Now that I have the Nikon Z7 for over a month now I wanted to try it out with my Super Telephotos the Nikkor 400mm f/2.8 ED FL and the Nikkor 600mm f/4 ED FL lenses to test the capability of the Nikon Z7 on very big FX glass.
Anyone who owns a Nikon Z7 and never experienced a mirrorless camera before knows the Nikon Z7 is a different experience from a DSLR but, at the end of the day, you get an image. What are the shooting differences between the DSLR world and the Nikon Z mirrorless world.
The Electronic View Finder: Biggest difference comes via the Nikon Z7’s Electronic Viewfinder (EVF). There is a lot of information displayed in the Nikon Z7 EVF which basically informs you of your shooting configuration, plus a lot of other information – all good stuff. With a DSLR’s optical viewfinder your readout is the basic “what you need to know” shooting information. Looking through an Optical Viewfinder one can look through the lens at any time and see the environment in front of the lens. The Nikon Z7’S EVF needs to be turned on and activated but, once turned on if not used for 30 seconds it goes to sleep and the only way to reactivate is with a half press of the shutter release. By default, the Nikon Z7 is will go into power down mode after 30 seconds, thus the EVF will be dark requiring a half shutter release to energize it causing a one or two-second delay before it comes back to life. This delay can be problematic if your camera went to sleep right before some fast-moving action happens.
You can change the Power Down settings using the pencil menu, C Timers/AE Lock -> C3, Power Off Delay. However, there is a downside to having the timer set to a long period such as 30 minutes. The downside is when a VR lens is mounted having built-in VR the VR feature in the lens will be activated continuously while the camera is active, unlike a DSLR which only activates the lens VR during focus/shutter activation. So, if you extend the camera’s Power Down to say 30 minutes the lens VR will be running and draining batteries while the camera is active.
VR in Summary: It is nice Nikon Z7 has a built in body image stabilization (IBIS) useful for lenses not having VR. however, I don’t believe the solution is optimized with lenses that have built-in VR. I prefer to use either the IBIS or lens VR and have VR only be active during focus or shutter actuation and not run the entire time the camera is on.
Change of shooting habit: With my DSLR’s optical viewfinder I can see the world in front of me any time, and as necessary adjust the exposure to capture the image I see. My shooting behavior in manual mode with a DSLR is to compose, set exposure and then capture the image. With an EVF by default, you need to activate the EVF if it went to sleep, adjust the exposure, compose and then capture the image. The EVF displays the scene in real-time based on the camera’s exposure settings so, if your subject was in a bright lighting then moved to another shadow area it may be too dark to see anything or too bright causing you to lose track of the subject.
The problem here is being able to track subjects moving from bright to dark areas with an EVF especially shooting in full manual mode. You can override the EVF by setting the EVF brightness from automatic to the manual which might be better for wildlife photographers that need to track faster-moving subjects. This is less of an issue when shooting in auto ISO or Aperture Priority as the camera will attempt to adjust the ISO or aperture based on the metering/scene settings.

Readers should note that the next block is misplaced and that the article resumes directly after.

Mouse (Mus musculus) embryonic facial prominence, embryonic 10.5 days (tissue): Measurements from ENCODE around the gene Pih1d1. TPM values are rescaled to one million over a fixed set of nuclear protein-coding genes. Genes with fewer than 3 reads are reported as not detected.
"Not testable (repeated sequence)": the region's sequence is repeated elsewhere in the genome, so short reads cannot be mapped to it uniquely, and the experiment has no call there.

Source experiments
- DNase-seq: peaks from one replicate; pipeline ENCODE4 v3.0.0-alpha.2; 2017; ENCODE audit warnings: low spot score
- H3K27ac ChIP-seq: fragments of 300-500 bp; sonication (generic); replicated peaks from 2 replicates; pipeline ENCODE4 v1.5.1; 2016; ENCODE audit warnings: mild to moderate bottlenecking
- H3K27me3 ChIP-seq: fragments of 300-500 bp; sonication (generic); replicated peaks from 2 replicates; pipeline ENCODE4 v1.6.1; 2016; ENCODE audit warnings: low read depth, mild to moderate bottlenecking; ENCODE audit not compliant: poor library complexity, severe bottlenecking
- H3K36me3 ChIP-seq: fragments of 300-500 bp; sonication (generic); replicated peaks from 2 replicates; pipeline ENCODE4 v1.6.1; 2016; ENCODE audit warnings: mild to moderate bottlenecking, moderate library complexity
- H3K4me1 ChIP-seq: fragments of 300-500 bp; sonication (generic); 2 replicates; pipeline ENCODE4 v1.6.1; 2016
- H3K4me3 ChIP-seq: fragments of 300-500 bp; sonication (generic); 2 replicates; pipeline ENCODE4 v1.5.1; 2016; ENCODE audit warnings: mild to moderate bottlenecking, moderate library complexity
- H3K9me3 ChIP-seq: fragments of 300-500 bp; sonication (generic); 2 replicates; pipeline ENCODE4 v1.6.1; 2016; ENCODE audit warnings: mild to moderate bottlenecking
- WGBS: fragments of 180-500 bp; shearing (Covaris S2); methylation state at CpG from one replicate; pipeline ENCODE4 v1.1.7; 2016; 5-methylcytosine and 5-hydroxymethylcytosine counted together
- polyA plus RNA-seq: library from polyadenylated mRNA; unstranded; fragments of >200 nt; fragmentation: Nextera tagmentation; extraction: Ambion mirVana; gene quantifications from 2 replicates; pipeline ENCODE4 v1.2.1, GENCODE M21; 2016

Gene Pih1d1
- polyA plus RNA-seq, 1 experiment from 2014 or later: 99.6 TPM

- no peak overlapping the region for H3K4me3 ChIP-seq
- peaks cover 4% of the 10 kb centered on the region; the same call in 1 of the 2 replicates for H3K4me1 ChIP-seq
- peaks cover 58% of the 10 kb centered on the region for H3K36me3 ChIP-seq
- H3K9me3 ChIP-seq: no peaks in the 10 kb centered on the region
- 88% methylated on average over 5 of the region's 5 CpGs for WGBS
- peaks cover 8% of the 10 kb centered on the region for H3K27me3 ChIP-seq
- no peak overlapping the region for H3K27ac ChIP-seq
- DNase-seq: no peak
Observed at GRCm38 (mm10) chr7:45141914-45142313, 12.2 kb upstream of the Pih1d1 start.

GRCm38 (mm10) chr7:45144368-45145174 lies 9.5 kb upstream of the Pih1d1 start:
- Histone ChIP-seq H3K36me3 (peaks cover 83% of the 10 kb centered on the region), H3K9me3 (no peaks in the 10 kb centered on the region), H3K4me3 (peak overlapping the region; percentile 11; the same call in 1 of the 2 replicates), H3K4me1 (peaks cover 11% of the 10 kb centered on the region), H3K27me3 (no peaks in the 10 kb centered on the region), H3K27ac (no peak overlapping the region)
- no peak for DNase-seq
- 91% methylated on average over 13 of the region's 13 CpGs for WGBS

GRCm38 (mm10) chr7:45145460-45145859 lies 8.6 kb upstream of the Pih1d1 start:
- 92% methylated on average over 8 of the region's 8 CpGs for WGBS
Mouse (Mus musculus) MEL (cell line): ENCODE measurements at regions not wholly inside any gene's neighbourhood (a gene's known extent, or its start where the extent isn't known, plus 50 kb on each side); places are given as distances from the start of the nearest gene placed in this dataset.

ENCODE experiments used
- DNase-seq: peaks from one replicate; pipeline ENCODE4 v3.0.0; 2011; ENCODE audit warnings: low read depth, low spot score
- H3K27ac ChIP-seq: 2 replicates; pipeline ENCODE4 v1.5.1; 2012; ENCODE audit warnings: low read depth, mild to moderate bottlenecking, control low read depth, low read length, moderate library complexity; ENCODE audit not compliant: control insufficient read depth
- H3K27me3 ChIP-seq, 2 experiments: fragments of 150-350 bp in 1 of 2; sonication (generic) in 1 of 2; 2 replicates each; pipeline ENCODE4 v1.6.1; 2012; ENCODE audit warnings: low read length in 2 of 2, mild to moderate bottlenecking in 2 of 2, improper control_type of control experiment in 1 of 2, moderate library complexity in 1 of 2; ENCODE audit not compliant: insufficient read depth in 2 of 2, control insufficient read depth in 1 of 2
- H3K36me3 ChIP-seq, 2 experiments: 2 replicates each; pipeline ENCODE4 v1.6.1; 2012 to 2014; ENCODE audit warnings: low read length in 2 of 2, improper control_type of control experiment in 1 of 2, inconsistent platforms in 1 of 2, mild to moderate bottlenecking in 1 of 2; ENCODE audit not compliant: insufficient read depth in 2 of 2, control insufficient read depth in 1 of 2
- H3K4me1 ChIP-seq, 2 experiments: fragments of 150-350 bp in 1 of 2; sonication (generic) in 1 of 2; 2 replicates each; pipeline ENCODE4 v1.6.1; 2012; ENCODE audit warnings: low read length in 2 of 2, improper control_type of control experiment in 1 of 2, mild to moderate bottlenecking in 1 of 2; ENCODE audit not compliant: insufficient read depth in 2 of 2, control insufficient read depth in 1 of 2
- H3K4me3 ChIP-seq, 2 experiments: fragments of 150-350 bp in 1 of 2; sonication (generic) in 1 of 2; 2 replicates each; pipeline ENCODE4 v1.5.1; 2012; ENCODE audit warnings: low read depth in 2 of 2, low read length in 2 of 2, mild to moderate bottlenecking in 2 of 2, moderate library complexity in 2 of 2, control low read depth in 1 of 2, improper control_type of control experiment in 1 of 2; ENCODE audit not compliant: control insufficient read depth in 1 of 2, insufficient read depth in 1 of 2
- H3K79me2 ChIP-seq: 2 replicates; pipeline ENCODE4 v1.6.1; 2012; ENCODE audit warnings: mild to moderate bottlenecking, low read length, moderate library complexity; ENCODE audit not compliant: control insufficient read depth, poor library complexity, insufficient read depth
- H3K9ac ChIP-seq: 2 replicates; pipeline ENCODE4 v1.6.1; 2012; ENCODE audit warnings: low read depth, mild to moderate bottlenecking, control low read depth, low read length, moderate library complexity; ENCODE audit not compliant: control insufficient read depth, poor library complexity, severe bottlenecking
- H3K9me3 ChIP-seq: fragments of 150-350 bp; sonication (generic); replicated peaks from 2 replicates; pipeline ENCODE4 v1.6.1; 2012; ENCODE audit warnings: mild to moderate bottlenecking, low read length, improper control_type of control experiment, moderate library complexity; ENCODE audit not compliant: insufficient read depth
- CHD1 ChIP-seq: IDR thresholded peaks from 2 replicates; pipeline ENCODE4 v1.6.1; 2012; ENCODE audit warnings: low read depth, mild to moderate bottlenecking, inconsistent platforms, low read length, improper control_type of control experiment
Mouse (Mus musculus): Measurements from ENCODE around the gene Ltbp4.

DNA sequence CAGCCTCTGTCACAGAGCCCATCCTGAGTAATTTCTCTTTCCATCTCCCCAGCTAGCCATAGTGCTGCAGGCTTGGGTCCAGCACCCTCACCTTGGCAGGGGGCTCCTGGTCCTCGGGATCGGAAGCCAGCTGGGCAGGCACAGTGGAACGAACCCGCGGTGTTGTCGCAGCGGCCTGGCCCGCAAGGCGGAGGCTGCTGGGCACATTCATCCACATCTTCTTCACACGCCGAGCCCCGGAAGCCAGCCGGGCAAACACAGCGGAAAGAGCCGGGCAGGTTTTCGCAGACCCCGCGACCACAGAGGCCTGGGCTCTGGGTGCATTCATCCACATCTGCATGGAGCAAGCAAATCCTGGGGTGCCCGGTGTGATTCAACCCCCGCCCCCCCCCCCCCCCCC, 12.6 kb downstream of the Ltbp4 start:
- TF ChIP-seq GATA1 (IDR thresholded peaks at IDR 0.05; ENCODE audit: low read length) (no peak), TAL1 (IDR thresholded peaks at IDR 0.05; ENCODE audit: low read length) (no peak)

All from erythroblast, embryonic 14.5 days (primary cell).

Change of Habit Summary: If you are a manual mode wildlife/bird photographer you will need to adjust your shooting style or camera settings to get the best results from the Z7.
How does the Z7 perform with Super Telephotos: In my opinion and experience so far, I give it a thumbs up. The image quality is excellent and all the photos represent nature in fantastic color and contrast. Once accustomed to the Nikon Z7 I never thought much about the camera and found myself mainly focused on the shooting experience and enjoyed it tremendously.
Focus Speed and Tracking: The speed difference is negligible but I have to give the edge to the D850 overall, in my opinion, the Nikon Z7’s focus tracking has more area to worry about and due to this larger dynamic focus area the more prone to the focus jumping off subject. I wish I could set the focus area in the dynamic I feel that would increase the hit rate on fast moving birds in flight. In the current Dynamic AF mode, the area is too extreme and allows the camera too much area to focus on. So, the focus can be unpredictable more so than the D850. I found that If I allowed my subject to move more than 50% outside the focus tracking box and a background was behind, the Z7 would re-focus on the background.
The Nikon Z7 is new to the market, there may be optimal settings that need to be tested for that fast-moving birds/wildlife which can increase the tracking and focus accuracy more dependability. Out of the box, the Nikon Z7 handles the job but the shooter needs to accurate with tracking the focusing area in relations to the subject for better results.
For wildlife like birds moving through trees or slower moving animals, the Nikon Z7 is very capable with superior image quality and resolution. For the highest demanding fastest moving of subjects I recommend an optical DSLR, with an electronic viewfinder you need to work at your skills but for everything else, the Nikon Z7 is a really amazing camera and supports Nikon's legacy lenses and Creative Lighting System.
|Gitzo Series 3
||Gitzo Series 4
| Benro Gimbal
|| Wimberly Gimbal
For my wildlife setup, I use the Wimberly Gimbal Head with a Gitzo Series Three Carbon Tripod. However, using the 600mm I feel a series 4 or even 5 tripod would be more appropriate.